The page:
The chart bellows shows the rolling 1-year volatility of Asian local currency bonds vs. that of Emerging Market local currency bonds. It shows the relatively lower volatilities for Asian bonds.


With concerns on the US Fed quantitative easing taper, emerging market bonds/currencies have sold off more than developed markets.  This has resulted to overall emerging markets having more negative performance than Asian local currency bonds in the current selloff.  Performance year-to-date (up to Aug 19) for the Barclays Capital EM Local Currency Government Bond Index was at -3.18% (in USD) while the Markit iBoxx ABF Pan-Asia Bond Index was at -2.43% (in USD) for the same period.

The Chinese economic slowdown may affect Asian bonds in the short-term, but it is a much needed structural adjustment that would benefit the whole region in the long run.
Chinese economic slowdown would in general mean that interest rates in China would stay low and bonds well supported. At the same time, renminbi appreciation pace may slow down. The ripple effect of Chinese economic slowdown to the rest of Asia would be Asian ex-China exports would grow at a lower rate. This would necessitate Asian countries to give more emphasis to strengthening domestic demand. Asian bond yields may also trend lower with slower Asian economic growth leading to accommodative monetary policy stance by the central banks. In the short-term, there may be investors concern of the Asian slowdown and reduce exposures to Asian bonds as currencies weaken.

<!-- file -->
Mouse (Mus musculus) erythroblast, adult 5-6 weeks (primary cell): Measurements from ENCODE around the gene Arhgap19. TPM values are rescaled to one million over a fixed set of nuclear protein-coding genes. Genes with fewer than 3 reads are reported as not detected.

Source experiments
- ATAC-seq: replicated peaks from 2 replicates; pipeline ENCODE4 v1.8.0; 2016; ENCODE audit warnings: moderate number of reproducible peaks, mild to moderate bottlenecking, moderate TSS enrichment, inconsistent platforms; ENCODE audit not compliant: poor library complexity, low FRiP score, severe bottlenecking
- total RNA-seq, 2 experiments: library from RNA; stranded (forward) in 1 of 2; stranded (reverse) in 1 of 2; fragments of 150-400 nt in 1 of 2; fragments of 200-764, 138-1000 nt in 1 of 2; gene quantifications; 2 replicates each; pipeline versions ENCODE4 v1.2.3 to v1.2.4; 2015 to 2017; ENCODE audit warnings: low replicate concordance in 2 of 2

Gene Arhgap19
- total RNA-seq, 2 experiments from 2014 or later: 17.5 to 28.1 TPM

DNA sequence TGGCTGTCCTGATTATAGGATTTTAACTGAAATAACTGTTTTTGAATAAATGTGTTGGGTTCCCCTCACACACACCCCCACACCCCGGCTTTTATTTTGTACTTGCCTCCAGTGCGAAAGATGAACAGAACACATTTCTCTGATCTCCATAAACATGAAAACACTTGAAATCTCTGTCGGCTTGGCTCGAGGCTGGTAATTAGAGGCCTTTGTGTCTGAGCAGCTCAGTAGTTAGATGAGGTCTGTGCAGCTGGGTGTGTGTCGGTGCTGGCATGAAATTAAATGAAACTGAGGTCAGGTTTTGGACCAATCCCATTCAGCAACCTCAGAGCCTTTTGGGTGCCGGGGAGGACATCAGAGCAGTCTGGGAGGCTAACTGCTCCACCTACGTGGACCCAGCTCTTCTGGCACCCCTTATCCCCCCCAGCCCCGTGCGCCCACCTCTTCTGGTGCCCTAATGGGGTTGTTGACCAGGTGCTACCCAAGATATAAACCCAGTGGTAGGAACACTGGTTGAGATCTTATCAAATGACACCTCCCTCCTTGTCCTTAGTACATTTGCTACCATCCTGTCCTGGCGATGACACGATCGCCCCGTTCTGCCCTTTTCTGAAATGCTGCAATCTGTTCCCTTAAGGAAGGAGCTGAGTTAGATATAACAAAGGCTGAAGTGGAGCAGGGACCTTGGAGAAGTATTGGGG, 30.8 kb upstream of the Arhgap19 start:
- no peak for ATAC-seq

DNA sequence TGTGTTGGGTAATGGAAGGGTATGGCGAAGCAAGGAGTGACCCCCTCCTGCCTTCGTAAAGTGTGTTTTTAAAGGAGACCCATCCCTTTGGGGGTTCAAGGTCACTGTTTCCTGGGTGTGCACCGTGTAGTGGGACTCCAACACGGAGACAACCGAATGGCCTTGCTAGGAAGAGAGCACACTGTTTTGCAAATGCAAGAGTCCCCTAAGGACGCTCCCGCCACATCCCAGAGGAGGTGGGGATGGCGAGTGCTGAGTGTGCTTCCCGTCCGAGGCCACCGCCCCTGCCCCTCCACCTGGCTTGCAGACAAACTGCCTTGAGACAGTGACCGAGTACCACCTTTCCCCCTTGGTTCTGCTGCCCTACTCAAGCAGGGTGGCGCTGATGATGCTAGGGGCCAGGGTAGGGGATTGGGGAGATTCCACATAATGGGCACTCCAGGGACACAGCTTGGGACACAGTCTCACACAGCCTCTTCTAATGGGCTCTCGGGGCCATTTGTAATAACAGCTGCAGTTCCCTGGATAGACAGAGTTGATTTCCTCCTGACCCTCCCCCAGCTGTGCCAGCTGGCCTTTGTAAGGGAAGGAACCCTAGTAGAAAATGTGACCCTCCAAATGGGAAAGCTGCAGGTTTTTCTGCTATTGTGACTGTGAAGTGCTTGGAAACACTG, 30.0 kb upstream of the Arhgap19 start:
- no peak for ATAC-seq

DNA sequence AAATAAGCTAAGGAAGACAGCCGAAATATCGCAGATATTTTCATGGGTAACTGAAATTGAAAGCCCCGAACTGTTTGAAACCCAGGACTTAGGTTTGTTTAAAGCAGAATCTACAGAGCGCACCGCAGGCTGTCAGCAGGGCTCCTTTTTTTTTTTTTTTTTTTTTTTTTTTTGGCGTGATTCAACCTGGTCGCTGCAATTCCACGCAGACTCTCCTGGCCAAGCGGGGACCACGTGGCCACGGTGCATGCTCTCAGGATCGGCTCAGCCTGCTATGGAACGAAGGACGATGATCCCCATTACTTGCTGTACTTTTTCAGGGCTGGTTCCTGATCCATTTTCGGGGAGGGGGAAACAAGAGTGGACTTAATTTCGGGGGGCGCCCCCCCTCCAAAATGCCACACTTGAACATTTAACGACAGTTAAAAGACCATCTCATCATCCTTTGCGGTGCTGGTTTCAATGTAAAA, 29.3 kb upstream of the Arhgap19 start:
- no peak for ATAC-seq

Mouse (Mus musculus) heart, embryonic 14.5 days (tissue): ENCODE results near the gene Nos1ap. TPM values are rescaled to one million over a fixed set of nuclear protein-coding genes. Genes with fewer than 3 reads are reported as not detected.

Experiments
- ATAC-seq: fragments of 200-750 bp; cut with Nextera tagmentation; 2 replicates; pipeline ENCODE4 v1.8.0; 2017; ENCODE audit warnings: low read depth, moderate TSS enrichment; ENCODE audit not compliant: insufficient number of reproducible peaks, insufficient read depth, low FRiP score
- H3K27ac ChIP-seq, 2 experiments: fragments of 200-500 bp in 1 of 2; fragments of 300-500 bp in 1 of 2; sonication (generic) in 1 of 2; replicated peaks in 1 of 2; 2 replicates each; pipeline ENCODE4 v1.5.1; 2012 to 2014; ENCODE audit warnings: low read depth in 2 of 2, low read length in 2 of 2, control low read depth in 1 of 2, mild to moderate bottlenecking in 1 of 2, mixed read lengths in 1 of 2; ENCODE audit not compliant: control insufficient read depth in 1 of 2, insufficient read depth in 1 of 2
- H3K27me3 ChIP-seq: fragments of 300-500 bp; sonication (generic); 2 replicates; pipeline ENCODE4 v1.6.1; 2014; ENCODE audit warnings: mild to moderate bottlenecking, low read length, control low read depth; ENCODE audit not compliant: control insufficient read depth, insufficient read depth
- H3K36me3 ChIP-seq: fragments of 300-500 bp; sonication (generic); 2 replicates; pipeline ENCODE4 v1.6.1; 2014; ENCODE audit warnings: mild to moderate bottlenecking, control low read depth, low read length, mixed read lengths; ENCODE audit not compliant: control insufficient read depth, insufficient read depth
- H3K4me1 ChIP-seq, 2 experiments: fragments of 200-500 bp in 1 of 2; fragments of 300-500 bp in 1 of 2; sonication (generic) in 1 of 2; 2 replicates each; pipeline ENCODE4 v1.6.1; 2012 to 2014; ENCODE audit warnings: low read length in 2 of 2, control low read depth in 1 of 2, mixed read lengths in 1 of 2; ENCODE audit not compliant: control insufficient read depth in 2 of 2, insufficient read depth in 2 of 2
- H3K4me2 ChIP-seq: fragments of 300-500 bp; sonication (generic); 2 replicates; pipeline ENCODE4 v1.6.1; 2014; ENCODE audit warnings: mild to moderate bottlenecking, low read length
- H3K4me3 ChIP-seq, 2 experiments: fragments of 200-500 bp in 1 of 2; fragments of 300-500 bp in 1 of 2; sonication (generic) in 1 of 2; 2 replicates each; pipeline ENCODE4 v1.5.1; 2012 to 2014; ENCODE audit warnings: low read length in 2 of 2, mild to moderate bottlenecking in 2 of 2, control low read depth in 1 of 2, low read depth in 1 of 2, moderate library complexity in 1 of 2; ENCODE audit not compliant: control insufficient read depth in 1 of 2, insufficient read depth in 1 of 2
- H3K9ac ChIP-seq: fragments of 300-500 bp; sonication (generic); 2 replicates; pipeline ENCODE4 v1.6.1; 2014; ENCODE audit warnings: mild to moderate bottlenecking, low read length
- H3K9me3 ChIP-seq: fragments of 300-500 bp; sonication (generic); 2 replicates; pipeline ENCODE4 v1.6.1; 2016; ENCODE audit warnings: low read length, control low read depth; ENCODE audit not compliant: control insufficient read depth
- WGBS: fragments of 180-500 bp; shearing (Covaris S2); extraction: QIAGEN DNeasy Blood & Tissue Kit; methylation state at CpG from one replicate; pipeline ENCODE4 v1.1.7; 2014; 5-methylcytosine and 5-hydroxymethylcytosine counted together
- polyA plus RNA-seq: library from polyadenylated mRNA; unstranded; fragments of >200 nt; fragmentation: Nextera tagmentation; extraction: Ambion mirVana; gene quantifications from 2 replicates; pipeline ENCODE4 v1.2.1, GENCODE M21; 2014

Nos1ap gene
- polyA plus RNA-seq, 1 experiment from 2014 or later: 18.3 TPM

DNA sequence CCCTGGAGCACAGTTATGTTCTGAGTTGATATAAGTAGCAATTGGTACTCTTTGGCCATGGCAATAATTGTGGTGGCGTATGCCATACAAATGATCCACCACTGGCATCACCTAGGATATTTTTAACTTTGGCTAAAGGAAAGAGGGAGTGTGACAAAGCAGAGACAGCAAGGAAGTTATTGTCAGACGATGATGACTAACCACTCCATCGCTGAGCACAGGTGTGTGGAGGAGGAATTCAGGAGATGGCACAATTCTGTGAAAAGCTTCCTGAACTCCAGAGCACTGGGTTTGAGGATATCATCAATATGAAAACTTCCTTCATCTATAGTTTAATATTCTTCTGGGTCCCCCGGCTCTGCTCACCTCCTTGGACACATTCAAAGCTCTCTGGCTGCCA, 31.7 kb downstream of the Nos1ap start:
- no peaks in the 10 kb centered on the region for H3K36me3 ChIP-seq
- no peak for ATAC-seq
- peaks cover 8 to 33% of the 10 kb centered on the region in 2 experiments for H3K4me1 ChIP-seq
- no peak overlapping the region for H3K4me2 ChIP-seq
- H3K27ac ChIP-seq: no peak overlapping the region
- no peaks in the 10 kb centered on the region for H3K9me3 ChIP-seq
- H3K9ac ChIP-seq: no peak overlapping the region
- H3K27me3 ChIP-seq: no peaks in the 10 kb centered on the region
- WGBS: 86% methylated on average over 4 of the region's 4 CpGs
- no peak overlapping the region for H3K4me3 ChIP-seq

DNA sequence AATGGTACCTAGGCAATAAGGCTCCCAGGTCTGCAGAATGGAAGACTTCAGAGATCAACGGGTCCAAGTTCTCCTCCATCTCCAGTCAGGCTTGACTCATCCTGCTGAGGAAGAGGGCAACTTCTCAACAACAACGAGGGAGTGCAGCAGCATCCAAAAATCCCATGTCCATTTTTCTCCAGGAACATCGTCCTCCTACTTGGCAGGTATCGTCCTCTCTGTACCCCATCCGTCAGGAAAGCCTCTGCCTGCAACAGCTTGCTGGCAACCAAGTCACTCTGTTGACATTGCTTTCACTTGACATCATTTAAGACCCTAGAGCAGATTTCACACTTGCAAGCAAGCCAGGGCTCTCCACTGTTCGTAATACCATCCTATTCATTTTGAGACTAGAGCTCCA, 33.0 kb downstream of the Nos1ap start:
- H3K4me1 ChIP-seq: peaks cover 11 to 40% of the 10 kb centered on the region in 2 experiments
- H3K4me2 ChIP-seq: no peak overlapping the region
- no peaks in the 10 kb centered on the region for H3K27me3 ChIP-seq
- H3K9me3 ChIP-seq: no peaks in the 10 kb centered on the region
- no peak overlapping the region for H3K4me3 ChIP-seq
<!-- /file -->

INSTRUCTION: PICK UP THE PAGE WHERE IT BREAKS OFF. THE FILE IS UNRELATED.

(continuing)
However, in the long-term, Chinese economic slowdown is a structural adjustment that is necessary for sustainability and its economic rebalancing towards consumption rather than exports. This adjustment if successfully carried out would be positive for Asian economies as a steady large core Asian economy such as China with rising domestic consumption would further deepen intra-Asia trade and capital flows. The rest of Asia would benefit from this, with economic fundamentals and resilience further enhanced. This would bode well for Asian local currency bonds in the long run.

A diversified Asian bonds instrument such as ABF Pan Asia Bond Index Fund (PAIF) provides diversified exposure to both developed and developing markets. 
Higher interest rates from the wind down of the US Fed’s quantitative easing and then subsequent higher policy rates would be negative for fixed income in general.  Volatilities are still expected given the rising yields and its impact on emerging markets.